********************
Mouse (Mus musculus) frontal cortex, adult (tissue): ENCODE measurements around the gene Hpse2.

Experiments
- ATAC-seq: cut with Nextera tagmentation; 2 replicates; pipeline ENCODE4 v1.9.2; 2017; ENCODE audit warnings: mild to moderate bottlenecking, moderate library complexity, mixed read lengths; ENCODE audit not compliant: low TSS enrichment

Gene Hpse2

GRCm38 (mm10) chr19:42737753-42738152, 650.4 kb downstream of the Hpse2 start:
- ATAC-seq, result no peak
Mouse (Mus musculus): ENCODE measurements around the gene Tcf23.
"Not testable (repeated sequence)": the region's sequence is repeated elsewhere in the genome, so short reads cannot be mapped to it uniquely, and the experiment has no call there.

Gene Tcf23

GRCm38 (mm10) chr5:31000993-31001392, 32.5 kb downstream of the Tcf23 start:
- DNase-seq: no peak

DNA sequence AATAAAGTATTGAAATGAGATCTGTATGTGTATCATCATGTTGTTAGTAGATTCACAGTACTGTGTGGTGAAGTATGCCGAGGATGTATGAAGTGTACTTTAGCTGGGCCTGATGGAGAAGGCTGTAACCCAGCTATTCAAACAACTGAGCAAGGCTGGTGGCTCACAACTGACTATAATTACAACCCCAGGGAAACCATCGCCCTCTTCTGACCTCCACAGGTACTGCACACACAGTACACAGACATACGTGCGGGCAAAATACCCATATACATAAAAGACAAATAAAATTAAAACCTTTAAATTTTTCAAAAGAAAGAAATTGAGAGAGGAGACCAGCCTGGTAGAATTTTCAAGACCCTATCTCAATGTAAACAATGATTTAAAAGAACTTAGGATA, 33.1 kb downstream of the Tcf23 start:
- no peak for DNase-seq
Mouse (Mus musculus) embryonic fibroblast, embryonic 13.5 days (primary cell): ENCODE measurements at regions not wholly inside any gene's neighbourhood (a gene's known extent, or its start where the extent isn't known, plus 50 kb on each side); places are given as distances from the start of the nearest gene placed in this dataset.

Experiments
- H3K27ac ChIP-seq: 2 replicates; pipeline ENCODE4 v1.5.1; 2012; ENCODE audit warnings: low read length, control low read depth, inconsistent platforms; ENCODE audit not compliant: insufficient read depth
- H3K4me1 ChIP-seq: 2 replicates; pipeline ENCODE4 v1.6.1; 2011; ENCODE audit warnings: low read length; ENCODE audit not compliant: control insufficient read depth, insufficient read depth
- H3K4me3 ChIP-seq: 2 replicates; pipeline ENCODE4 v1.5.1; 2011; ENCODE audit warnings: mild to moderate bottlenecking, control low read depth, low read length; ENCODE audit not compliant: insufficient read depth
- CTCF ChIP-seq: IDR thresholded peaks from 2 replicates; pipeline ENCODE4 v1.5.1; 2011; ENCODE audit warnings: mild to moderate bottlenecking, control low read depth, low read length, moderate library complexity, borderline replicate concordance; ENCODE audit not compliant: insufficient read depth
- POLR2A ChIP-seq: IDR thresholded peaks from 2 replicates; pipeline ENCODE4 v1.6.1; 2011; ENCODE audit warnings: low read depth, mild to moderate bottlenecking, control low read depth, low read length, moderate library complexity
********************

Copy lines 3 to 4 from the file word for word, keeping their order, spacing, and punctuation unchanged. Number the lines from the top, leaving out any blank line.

- ATAC-seq: cut with Nextera tagmentation; 2 replicates; pipeline ENCODE4 v1.9.2; 2017; ENCODE audit warnings: mild to moderate bottlenecking, moderate library complexity, mixed read lengths; ENCODE audit not compliant: low TSS enrichment

Gene Hpse2